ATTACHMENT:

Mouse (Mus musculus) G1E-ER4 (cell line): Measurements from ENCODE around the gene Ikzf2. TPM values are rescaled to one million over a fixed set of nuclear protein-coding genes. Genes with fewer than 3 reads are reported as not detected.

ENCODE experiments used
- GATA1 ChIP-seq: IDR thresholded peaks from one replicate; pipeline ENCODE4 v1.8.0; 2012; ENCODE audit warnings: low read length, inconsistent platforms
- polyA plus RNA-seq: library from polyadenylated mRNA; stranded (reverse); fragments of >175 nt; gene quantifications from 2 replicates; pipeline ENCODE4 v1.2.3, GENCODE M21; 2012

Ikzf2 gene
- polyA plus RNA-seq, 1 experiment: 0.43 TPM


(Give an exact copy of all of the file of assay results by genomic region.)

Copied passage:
Mouse (Mus musculus) G1E-ER4 (cell line): Measurements from ENCODE around the gene Ikzf2. TPM values are rescaled to one million over a fixed set of nuclear protein-coding genes. Genes with fewer than 3 reads are reported as not detected.

ENCODE experiments used
- GATA1 ChIP-seq: IDR thresholded peaks from one replicate; pipeline ENCODE4 v1.8.0; 2012; ENCODE audit warnings: low read length, inconsistent platforms
- polyA plus RNA-seq: library from polyadenylated mRNA; stranded (reverse); fragments of >175 nt; gene quantifications from 2 replicates; pipeline ENCODE4 v1.2.3, GENCODE M21; 2012

Ikzf2 gene
- polyA plus RNA-seq, 1 experiment: 0.43 TPM